The issue before me is whether DMH should be joined as a necessary party. Pursuant to BSEA Hearing Rule 1J, joinder may be ordered upon a finding that (1) complete relief cannot be granted among the existing parties, or (2) the proposed party to be joined has an interest in this matter and is so situated that the dispute cannot be disposed of in its absence. Pursuant to Rule 1J, factors to be considered in determining whether to join a party are (1) the risk of prejudice to the present parties in the absence of the proposed party; (2) the range of alternatives for fashioning relief; (3) the inadequacy of a judgment entered in the proposed party’s absence; and (4) the existence of an alternative forum to resolve the issues.

I further note that statutory language regarding the jurisdiction of a BSEA Hearing Officer over state agencies (including DMH) provides, in part, as follows:

The [BSEA] hearing officer may determine, in accordance with the rules, regulations and policies of the respective agencies, that services shall be provided by the department of social services, the department of mental retardation, the department of mental health, the department of public health, or any other state agency or program, in addition to the program and related services to be provided by the school committee.1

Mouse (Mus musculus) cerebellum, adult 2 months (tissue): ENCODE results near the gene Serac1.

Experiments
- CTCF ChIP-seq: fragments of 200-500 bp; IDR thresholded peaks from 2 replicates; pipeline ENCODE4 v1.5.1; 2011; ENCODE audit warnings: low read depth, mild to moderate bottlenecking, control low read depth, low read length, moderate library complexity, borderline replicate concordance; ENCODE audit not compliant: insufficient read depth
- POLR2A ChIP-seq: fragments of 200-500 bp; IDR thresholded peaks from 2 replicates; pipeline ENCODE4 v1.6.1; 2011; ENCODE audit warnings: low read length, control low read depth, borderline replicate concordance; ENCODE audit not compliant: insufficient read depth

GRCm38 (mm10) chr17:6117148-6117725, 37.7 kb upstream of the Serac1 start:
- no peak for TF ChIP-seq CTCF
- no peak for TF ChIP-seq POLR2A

The phrase “in addition to” within this statutory language has been interpreted by BSEA Hearing Officers to mean that if a student’s needs can be met through the special education and related services which are the responsibility of the school district, complete relief can be granted without the need for the human service agency to become a party and joinder is not warranted, at least for the purpose of requiring the agency to provide services. This maintains the school district as the entity with sole responsibility for all those services to which the student is entitled pursuant to state and federal special education law.

However, if additional services from a human services agency (over and above those services that are the responsibility of the school district) may be necessary to ensure that the student will be able to access or benefit from the school district’s special education program and services, then joinder of the state agency may be appropriate, so that the BSEA may then consider what, if any, additional services should be ordered.2


Student remains at Cohannet Academy, which is a locked Intensive Residential Treatment Center located at Taunton State Hospital, but this program is no longer appropriate for Student. Parents take the position, which is supported by DMH, that Student cannot return home at this time, that she cannot be maintained in a day educational program alone, and that she must be placed residentially.